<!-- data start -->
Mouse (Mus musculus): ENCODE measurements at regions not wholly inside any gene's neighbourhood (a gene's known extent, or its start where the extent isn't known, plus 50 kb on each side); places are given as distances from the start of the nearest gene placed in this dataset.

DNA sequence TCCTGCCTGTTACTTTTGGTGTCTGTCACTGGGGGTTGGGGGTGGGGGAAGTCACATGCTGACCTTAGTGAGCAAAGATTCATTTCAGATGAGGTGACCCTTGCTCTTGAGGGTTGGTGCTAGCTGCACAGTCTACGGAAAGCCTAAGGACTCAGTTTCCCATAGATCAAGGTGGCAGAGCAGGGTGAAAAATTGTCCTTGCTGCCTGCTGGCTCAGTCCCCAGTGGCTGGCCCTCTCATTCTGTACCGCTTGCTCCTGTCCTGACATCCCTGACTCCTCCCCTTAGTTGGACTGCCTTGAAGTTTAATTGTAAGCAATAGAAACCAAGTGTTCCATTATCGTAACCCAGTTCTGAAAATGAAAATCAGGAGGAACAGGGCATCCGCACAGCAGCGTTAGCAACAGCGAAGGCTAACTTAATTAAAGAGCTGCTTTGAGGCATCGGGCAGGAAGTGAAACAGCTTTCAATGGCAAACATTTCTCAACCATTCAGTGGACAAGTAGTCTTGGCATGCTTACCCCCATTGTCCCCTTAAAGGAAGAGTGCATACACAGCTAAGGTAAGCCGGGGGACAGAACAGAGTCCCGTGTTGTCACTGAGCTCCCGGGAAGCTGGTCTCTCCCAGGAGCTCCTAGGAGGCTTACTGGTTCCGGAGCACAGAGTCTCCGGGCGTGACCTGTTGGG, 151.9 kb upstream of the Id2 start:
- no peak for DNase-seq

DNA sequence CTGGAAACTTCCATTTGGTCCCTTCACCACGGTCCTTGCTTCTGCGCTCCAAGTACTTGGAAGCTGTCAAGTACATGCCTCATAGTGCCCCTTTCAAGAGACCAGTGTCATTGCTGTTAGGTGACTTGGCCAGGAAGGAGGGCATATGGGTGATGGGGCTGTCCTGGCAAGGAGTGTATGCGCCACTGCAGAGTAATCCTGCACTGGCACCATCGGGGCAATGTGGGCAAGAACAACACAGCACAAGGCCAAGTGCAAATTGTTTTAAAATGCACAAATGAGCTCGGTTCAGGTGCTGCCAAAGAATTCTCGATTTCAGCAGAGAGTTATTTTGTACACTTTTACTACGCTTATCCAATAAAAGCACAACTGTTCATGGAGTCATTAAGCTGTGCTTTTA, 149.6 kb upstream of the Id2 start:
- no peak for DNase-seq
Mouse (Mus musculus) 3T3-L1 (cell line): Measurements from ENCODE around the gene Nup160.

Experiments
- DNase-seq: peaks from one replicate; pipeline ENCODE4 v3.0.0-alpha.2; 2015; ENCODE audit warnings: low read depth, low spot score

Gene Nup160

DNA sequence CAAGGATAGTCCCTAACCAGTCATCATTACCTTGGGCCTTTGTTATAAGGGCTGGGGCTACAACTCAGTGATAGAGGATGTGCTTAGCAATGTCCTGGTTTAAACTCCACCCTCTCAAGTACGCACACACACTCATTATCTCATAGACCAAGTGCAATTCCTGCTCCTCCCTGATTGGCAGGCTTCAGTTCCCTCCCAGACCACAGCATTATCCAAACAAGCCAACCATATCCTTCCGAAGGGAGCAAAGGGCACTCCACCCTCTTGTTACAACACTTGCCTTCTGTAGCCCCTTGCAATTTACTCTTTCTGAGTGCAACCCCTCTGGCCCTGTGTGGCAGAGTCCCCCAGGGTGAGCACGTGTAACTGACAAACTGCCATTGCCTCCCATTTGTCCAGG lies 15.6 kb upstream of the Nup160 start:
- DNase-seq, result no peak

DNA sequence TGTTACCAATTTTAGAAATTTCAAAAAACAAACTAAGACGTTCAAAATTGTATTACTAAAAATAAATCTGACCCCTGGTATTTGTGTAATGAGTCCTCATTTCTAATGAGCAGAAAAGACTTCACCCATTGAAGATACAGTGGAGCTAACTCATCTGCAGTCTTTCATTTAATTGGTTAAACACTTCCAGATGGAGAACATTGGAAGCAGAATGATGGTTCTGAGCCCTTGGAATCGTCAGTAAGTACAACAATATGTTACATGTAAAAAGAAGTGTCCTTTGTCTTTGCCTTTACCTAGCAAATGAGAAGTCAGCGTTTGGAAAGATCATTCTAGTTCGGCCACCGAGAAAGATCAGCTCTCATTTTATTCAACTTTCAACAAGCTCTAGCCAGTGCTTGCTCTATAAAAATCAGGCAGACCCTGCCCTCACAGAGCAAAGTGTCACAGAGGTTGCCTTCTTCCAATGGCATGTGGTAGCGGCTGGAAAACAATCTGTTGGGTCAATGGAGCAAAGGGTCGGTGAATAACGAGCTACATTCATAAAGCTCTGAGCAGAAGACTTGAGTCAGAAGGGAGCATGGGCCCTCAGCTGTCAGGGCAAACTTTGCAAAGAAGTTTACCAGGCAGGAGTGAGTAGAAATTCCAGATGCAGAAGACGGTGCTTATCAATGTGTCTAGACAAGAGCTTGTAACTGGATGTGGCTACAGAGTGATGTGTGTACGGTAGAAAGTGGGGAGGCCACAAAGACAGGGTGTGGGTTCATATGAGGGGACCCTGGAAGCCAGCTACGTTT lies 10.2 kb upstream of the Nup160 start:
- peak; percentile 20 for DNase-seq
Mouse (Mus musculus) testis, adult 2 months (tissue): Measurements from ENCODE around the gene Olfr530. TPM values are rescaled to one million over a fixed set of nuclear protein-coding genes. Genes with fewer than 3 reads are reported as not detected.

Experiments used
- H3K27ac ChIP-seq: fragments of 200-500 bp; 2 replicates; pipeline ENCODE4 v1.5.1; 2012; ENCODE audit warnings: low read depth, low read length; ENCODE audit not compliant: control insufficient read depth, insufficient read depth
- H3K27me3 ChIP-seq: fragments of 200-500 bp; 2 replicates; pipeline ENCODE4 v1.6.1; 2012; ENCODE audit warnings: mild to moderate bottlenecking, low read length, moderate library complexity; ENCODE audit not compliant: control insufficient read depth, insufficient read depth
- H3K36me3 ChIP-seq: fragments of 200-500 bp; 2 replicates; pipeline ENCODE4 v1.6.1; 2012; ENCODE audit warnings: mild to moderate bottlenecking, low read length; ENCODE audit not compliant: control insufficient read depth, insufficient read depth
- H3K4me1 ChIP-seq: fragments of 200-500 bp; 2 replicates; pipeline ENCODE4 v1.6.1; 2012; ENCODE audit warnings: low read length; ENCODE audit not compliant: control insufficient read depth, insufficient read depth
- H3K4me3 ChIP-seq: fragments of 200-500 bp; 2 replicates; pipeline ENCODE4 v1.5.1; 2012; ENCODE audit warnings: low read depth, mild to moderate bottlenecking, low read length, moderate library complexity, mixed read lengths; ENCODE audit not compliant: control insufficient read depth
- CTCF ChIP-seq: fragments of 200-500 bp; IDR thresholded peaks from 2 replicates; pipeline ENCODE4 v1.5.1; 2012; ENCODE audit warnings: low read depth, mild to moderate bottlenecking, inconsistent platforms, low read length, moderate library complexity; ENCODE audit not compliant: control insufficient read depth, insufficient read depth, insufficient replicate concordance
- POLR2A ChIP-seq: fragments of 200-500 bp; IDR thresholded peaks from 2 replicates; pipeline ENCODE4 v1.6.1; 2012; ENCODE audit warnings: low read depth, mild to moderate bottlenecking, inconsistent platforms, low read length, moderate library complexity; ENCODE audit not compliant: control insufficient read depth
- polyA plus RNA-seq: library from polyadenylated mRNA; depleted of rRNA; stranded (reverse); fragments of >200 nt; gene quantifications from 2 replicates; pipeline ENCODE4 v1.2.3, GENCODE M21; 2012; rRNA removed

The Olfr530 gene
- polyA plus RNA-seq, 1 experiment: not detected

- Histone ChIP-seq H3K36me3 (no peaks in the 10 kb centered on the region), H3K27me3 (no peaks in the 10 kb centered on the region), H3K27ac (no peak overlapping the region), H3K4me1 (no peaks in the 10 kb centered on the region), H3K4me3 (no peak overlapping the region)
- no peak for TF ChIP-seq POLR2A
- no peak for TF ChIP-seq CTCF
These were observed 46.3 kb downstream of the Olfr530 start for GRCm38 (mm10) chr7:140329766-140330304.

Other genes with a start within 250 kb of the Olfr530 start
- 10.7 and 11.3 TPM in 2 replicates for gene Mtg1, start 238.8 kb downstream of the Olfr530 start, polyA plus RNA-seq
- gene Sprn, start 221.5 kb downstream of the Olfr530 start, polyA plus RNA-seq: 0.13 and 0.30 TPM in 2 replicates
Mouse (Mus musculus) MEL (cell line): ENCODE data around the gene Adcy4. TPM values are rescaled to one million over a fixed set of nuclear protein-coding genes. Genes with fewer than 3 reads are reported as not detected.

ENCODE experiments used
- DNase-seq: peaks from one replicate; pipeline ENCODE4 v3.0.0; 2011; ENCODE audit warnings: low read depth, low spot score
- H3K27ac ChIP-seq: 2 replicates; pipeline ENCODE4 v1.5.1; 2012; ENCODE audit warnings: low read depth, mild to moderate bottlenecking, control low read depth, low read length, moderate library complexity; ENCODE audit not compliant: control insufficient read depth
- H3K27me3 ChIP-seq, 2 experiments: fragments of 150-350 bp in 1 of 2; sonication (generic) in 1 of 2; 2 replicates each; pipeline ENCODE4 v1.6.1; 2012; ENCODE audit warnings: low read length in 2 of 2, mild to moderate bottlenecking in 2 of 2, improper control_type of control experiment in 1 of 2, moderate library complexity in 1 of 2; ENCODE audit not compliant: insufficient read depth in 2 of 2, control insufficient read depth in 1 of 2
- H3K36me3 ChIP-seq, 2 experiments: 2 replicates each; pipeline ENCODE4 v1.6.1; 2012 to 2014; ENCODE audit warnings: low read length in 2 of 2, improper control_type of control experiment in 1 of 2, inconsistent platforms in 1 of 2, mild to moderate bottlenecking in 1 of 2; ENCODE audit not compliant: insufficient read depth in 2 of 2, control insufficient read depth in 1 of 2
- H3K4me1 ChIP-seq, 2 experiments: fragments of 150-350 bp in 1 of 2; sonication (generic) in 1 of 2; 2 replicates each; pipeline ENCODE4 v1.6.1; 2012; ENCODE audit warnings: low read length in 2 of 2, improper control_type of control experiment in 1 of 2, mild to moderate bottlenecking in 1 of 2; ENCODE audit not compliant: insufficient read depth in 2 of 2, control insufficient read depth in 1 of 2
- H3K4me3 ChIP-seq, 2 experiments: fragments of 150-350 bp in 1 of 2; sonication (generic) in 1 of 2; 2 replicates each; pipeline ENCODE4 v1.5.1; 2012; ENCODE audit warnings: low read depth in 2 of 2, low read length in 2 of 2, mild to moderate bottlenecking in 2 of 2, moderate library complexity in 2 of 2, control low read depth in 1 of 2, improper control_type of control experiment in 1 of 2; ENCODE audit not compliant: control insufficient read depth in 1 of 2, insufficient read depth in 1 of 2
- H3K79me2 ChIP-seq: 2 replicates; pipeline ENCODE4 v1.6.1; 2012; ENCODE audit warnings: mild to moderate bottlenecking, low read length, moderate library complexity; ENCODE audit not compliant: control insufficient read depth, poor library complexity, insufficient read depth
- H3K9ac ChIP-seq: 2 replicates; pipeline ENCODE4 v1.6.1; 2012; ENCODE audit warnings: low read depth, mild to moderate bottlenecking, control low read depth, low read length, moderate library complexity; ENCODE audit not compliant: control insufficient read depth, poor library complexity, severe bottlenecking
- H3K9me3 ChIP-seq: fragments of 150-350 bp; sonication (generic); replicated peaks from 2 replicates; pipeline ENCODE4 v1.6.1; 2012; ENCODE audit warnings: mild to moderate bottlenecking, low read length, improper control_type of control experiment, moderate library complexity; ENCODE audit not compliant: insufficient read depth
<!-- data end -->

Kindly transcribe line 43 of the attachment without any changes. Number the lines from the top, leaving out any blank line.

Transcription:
- H3K9me3 ChIP-seq: fragments of 150-350 bp; sonication (generic); replicated peaks from 2 replicates; pipeline ENCODE4 v1.6.1; 2012; ENCODE audit warnings: mild to moderate bottlenecking, low read length, improper control_type of control experiment, moderate library complexity; ENCODE audit not compliant: insufficient read depth